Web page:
I want to conclude with two points. Firstly, from a professional perspective as a 1 to 1 tutor and secondly, on how AtW really did provide Access to Work.

A tutor delivering support work with adults in the workplace requires a variety of skills. There is no formal curriculum or lesson plan, no previous pattern to be followed as each individual has a different requirement.   So, not much difference from each student we work with but in my experience an adult being supported in the workplace requires a more than usual sensitive approach.  It is extremely interesting, rewarding and worthwhile work.

The AtW grant (100% as Peter is self-employed) provided funding for the Workplace Assessment, software, software training and support worker sessions. This has given Peter the opportunity to maintain his business which was failing because of his dyslexic difficulties.  His business is now thriving, has a full order book and he is much more positive and outgoing.

In conclusion I would say that the partnership of Access to Work and local dyslexia associations should be encouraged and tutors already working either in HE or with adults should consider this opportunity to work with adults in the workplace.

There is an excellent DVD produced by Microlink which provides more details and shows real case histories about how the AtW system provides support. I would encourage you to view that and contact Microlink for a copy if you wish.

Finally, Peter says: “Once I had made the difficult decision to ask the help, the support and understanding that I received from both the Hampshire Dyslexia Association and the Access to work team have not only refocused my business, but given me a specific diagnosis of my dyslexia.

This has highlighted to me my specific areas of weakness so I can utilise my new training to maximise my time and efficiency. Overall, this has led to me being able to minimise stress and apply myself to work in a more positive manner.

With this knowledge in mind it gave me the stepping stones to get to where I needed to be. I now not only have the tools to communicate and perform well in a business environment but I’m finding the confidence needed to succeed in my personal life.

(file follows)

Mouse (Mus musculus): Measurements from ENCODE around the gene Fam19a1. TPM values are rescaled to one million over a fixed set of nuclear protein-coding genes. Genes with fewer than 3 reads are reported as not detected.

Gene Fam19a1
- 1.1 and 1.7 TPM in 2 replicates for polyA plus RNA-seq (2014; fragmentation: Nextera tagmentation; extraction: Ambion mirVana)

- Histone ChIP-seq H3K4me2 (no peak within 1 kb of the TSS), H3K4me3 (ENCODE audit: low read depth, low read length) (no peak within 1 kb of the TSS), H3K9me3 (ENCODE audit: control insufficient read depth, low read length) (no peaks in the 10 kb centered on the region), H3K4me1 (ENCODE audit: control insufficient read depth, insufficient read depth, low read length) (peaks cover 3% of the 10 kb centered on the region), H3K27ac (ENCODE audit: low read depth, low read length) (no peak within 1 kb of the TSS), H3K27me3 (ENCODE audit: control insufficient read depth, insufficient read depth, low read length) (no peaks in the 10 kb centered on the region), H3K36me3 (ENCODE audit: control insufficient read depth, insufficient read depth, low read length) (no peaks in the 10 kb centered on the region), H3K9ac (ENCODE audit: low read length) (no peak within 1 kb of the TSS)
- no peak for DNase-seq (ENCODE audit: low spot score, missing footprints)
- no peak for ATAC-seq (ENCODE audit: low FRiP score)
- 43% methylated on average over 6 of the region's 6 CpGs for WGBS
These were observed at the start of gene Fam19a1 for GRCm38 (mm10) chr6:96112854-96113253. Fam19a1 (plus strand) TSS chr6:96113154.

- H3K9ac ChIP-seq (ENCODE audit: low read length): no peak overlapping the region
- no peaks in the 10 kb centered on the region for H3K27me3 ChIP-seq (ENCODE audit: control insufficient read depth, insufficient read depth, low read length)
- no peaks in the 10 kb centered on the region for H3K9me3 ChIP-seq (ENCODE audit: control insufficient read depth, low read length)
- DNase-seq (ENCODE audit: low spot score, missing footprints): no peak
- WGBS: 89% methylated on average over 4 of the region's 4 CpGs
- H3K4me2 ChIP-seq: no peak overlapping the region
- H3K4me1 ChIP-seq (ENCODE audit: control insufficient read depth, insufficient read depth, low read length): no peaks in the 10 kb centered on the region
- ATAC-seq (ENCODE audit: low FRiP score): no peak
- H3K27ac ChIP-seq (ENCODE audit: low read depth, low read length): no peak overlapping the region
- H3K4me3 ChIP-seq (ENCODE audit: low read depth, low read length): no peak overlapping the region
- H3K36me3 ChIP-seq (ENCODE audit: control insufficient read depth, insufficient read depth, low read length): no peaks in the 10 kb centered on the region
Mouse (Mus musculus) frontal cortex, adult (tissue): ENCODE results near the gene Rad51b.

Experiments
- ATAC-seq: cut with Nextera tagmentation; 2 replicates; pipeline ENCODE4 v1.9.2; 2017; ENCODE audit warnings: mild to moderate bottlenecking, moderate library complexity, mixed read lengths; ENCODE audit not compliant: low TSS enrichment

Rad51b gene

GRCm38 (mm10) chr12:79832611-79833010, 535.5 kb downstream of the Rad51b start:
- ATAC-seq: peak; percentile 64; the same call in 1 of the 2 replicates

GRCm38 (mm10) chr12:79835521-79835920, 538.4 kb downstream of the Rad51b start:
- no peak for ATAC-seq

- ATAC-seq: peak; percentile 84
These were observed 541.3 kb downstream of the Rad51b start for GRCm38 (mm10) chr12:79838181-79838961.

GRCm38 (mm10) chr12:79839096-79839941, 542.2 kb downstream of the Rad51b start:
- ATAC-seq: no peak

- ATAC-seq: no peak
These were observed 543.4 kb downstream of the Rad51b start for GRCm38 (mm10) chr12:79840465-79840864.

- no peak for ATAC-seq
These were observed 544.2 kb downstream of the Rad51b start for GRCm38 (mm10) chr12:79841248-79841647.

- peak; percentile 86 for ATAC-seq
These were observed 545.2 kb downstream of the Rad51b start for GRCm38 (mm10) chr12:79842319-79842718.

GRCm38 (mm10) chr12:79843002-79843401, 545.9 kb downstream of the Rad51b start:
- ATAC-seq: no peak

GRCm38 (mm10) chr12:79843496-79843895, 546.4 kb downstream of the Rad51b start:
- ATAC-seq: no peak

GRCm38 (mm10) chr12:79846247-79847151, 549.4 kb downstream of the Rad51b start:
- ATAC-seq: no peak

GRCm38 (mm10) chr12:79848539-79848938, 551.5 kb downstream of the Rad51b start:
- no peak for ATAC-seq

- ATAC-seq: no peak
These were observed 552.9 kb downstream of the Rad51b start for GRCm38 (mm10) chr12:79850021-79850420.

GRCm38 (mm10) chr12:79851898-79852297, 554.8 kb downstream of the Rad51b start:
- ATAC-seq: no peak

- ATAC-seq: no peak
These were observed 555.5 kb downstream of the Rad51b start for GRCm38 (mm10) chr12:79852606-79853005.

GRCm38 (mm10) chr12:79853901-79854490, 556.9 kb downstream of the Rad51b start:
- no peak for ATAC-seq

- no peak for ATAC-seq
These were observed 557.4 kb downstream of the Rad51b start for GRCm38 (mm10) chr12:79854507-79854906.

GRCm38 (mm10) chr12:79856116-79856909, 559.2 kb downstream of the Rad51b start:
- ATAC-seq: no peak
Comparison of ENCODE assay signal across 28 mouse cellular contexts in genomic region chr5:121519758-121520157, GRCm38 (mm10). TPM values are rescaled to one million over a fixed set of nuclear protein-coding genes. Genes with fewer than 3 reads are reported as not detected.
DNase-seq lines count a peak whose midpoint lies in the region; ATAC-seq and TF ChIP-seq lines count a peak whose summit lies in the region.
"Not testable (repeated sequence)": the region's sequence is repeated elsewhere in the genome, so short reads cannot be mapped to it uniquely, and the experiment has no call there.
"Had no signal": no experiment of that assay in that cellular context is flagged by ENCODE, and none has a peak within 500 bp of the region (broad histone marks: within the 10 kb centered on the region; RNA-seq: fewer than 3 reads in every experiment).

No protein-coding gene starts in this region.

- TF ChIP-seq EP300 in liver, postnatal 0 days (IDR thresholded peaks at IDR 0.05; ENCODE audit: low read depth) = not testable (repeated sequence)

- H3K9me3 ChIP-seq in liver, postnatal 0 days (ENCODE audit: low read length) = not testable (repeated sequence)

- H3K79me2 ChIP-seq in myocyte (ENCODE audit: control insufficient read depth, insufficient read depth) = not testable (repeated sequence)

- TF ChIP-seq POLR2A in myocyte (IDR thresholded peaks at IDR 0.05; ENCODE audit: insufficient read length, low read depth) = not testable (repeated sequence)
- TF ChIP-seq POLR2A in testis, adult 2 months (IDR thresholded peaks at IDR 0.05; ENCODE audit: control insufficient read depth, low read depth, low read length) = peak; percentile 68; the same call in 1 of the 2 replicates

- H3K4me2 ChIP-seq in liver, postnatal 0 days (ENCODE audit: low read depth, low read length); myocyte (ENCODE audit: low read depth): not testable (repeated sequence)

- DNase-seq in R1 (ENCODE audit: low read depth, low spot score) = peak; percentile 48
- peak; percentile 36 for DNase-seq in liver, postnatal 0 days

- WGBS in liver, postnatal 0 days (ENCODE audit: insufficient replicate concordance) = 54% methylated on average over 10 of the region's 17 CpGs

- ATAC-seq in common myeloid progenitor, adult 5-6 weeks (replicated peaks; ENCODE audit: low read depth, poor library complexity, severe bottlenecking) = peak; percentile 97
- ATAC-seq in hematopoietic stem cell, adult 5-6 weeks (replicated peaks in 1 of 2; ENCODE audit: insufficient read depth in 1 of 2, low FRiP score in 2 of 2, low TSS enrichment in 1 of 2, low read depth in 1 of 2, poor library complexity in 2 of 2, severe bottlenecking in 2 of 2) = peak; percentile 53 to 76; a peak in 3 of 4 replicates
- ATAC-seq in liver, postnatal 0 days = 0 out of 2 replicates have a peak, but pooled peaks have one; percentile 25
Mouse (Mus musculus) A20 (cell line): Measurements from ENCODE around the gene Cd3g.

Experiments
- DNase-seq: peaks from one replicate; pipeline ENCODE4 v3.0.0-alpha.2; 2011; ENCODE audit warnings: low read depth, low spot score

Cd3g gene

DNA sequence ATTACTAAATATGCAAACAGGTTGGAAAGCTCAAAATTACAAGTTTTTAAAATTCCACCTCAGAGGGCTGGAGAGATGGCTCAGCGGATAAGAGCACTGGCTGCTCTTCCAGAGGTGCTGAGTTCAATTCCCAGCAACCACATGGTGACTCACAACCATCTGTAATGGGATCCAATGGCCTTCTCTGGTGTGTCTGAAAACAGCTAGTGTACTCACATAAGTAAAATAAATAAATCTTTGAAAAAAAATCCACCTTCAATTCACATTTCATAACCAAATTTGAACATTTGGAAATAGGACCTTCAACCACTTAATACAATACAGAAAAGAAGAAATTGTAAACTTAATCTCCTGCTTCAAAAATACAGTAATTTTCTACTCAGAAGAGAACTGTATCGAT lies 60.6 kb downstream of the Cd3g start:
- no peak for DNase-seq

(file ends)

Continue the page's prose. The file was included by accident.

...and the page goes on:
I hope that my story will highlight to others that there is help out there no matter what your circumstances are and that all you need to do is ask!”

 

References: Employment and Dyslexia Handbook 2010. 2011 and 2012. British Dyslexia Association. £10.00 including P & P. Available from BDA Office 0845 251 9003 or email admin@bdadyslexia.org.uk

British Dyslexia Association Code of Practice Employers. Good Practice guidelines for supporting employees with dyslexia in the workplace. 2nd Edition. Available from BDA Office 0845 251 9003 or email admin@bdadyslexia.org.uk

 

The Adult Dyslexic. Interventions and Outcomes (Chapter 9 Dyslexia at work) David McLoughlin, Carol Leather and Patricia Stringer. WHURR ISBN 1-86156-045-1

 

The Dyslexic Adult in a Non-Dyslexic World. Ellen Morgan and Cynthia Klein. WHURR ISBN 1-86156-207-1

 

Dyslexia and Employment: A Practical Guide for Assessors, Trainers and Managers. Edited by Sylvia Moody. Wiley-Blackwell 2009

 

AtW: Three regional centres:London,Cardiff orGlasgow.

Local number :London ,SE England  and East of England

Tel 020 8426 3110

or Email: atw-london-region@jobcenbtreplus.gsi.gov.uk

Full information at :

http://www.direct.gov.uk/en/DisabledPeople/Employmentsupport/WorkSchemesAndProgrammes/DG_4000347

 

Microlink PC: Case histories and FAQ on Access to Work plus order your own DVD. http://microlinkpc.com/access-work

Training: BDA website and scroll to Training and events, and then Workplace Assessors Programme.  Contact lizh@bdadyslexia.org.uk

 

Sue McKenna, Hampshire Dyslexia Association

Workplace Assessor.    Email: hantsda@live.com